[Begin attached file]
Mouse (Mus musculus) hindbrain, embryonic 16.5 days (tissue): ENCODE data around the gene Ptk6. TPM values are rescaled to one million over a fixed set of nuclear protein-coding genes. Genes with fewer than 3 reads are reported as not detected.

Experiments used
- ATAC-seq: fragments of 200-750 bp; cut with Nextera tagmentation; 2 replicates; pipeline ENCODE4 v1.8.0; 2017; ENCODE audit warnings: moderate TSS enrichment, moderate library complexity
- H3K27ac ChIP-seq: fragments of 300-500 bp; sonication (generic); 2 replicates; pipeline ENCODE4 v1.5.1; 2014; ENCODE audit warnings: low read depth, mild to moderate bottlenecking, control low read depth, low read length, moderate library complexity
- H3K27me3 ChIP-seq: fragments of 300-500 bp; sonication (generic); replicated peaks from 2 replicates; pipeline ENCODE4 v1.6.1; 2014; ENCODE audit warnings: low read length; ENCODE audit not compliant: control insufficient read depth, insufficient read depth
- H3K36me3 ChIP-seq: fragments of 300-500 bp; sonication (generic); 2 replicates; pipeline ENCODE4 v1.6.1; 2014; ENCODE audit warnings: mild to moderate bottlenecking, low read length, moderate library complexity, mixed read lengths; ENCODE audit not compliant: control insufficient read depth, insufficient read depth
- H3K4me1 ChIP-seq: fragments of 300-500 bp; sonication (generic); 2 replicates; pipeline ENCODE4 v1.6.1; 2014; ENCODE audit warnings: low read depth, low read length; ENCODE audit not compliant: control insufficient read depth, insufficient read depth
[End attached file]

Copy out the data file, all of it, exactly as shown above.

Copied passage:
Mouse (Mus musculus) hindbrain, embryonic 16.5 days (tissue): ENCODE data around the gene Ptk6. TPM values are rescaled to one million over a fixed set of nuclear protein-coding genes. Genes with fewer than 3 reads are reported as not detected.

Experiments used
- ATAC-seq: fragments of 200-750 bp; cut with Nextera tagmentation; 2 replicates; pipeline ENCODE4 v1.8.0; 2017; ENCODE audit warnings: moderate TSS enrichment, moderate library complexity
- H3K27ac ChIP-seq: fragments of 300-500 bp; sonication (generic); 2 replicates; pipeline ENCODE4 v1.5.1; 2014; ENCODE audit warnings: low read depth, mild to moderate bottlenecking, control low read depth, low read length, moderate library complexity
- H3K27me3 ChIP-seq: fragments of 300-500 bp; sonication (generic); replicated peaks from 2 replicates; pipeline ENCODE4 v1.6.1; 2014; ENCODE audit warnings: low read length; ENCODE audit not compliant: control insufficient read depth, insufficient read depth
- H3K36me3 ChIP-seq: fragments of 300-500 bp; sonication (generic); 2 replicates; pipeline ENCODE4 v1.6.1; 2014; ENCODE audit warnings: mild to moderate bottlenecking, low read length, moderate library complexity, mixed read lengths; ENCODE audit not compliant: control insufficient read depth, insufficient read depth
- H3K4me1 ChIP-seq: fragments of 300-500 bp; sonication (generic); 2 replicates; pipeline ENCODE4 v1.6.1; 2014; ENCODE audit warnings: low read depth, low read length; ENCODE audit not compliant: control insufficient read depth, insufficient read depth